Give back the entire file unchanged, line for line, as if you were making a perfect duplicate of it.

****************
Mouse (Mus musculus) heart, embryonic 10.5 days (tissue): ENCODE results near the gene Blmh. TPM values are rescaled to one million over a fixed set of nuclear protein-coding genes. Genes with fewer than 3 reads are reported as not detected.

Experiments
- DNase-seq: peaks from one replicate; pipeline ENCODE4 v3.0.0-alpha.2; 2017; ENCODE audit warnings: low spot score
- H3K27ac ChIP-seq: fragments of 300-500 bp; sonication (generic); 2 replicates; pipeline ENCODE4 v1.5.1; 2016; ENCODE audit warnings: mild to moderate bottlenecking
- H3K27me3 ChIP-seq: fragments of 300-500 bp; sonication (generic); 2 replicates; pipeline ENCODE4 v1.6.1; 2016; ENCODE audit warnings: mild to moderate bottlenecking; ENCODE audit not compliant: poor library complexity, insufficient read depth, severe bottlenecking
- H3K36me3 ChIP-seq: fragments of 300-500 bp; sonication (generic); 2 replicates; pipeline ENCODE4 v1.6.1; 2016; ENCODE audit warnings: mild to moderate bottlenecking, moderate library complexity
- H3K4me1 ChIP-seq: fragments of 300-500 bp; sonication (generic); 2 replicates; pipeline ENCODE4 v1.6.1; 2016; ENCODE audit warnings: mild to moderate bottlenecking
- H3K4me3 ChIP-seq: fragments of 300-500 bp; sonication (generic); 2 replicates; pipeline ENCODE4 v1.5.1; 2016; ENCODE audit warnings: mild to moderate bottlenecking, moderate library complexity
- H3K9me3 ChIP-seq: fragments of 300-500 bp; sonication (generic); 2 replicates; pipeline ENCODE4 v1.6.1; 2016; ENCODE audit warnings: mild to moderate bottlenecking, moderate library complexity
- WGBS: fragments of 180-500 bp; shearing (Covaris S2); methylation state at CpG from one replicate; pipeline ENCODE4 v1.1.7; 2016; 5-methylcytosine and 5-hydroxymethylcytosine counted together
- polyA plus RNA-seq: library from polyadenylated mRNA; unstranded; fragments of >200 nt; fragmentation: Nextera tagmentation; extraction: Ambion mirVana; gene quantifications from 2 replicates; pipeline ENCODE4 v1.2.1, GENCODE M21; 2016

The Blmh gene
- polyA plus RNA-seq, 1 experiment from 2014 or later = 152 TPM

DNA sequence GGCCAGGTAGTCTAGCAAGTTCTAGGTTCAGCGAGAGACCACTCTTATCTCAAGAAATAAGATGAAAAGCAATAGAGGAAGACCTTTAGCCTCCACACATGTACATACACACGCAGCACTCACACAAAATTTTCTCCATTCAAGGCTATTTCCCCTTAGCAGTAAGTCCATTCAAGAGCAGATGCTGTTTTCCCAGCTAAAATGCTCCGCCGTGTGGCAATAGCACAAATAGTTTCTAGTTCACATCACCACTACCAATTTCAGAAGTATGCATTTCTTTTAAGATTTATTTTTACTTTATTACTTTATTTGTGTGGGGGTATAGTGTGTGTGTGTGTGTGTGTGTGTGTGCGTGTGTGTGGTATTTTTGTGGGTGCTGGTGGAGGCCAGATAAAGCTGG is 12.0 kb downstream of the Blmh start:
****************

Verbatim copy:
Mouse (Mus musculus) heart, embryonic 10.5 days (tissue): ENCODE results near the gene Blmh. TPM values are rescaled to one million over a fixed set of nuclear protein-coding genes. Genes with fewer than 3 reads are reported as not detected.

Experiments
- DNase-seq: peaks from one replicate; pipeline ENCODE4 v3.0.0-alpha.2; 2017; ENCODE audit warnings: low spot score
- H3K27ac ChIP-seq: fragments of 300-500 bp; sonication (generic); 2 replicates; pipeline ENCODE4 v1.5.1; 2016; ENCODE audit warnings: mild to moderate bottlenecking
- H3K27me3 ChIP-seq: fragments of 300-500 bp; sonication (generic); 2 replicates; pipeline ENCODE4 v1.6.1; 2016; ENCODE audit warnings: mild to moderate bottlenecking; ENCODE audit not compliant: poor library complexity, insufficient read depth, severe bottlenecking
- H3K36me3 ChIP-seq: fragments of 300-500 bp; sonication (generic); 2 replicates; pipeline ENCODE4 v1.6.1; 2016; ENCODE audit warnings: mild to moderate bottlenecking, moderate library complexity
- H3K4me1 ChIP-seq: fragments of 300-500 bp; sonication (generic); 2 replicates; pipeline ENCODE4 v1.6.1; 2016; ENCODE audit warnings: mild to moderate bottlenecking
- H3K4me3 ChIP-seq: fragments of 300-500 bp; sonication (generic); 2 replicates; pipeline ENCODE4 v1.5.1; 2016; ENCODE audit warnings: mild to moderate bottlenecking, moderate library complexity
- H3K9me3 ChIP-seq: fragments of 300-500 bp; sonication (generic); 2 replicates; pipeline ENCODE4 v1.6.1; 2016; ENCODE audit warnings: mild to moderate bottlenecking, moderate library complexity
- WGBS: fragments of 180-500 bp; shearing (Covaris S2); methylation state at CpG from one replicate; pipeline ENCODE4 v1.1.7; 2016; 5-methylcytosine and 5-hydroxymethylcytosine counted together
- polyA plus RNA-seq: library from polyadenylated mRNA; unstranded; fragments of >200 nt; fragmentation: Nextera tagmentation; extraction: Ambion mirVana; gene quantifications from 2 replicates; pipeline ENCODE4 v1.2.1, GENCODE M21; 2016

The Blmh gene
- polyA plus RNA-seq, 1 experiment from 2014 or later = 152 TPM

DNA sequence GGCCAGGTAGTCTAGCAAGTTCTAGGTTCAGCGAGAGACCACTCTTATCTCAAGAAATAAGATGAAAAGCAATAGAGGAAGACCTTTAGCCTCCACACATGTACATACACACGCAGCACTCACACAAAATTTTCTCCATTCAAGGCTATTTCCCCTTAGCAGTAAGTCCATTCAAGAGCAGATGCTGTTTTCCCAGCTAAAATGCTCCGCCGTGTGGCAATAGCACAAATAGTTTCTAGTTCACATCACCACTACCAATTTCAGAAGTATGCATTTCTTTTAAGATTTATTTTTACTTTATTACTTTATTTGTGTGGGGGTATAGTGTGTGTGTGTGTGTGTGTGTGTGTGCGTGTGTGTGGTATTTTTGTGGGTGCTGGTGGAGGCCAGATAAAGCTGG is 12.0 kb downstream of the Blmh start: